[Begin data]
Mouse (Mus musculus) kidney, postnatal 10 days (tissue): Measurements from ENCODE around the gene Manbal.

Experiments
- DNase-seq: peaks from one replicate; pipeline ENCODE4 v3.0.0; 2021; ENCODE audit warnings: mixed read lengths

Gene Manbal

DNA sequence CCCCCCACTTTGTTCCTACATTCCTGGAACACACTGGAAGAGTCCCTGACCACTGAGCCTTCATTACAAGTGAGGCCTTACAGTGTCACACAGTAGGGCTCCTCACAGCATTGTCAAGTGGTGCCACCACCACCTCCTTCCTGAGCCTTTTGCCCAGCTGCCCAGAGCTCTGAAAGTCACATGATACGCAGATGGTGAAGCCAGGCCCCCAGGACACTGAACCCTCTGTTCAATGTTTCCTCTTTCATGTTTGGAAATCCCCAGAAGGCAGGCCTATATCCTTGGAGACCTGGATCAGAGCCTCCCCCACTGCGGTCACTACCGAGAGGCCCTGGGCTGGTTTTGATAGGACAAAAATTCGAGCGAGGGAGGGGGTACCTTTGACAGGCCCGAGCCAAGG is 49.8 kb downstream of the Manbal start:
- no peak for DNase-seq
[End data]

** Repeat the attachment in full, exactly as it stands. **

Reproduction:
Mouse (Mus musculus) kidney, postnatal 10 days (tissue): Measurements from ENCODE around the gene Manbal.

Experiments
- DNase-seq: peaks from one replicate; pipeline ENCODE4 v3.0.0; 2021; ENCODE audit warnings: mixed read lengths

Gene Manbal

DNA sequence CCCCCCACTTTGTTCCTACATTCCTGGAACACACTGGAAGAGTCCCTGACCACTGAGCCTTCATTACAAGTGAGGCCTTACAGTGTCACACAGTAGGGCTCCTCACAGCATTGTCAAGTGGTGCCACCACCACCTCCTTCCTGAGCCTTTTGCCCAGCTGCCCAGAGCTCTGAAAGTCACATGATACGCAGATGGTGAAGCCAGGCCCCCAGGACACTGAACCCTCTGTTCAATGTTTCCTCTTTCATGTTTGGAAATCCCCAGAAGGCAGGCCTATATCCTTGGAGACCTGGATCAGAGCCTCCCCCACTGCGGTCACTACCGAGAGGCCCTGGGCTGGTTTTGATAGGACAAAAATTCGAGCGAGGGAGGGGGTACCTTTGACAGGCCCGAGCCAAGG is 49.8 kb downstream of the Manbal start:
- no peak for DNase-seq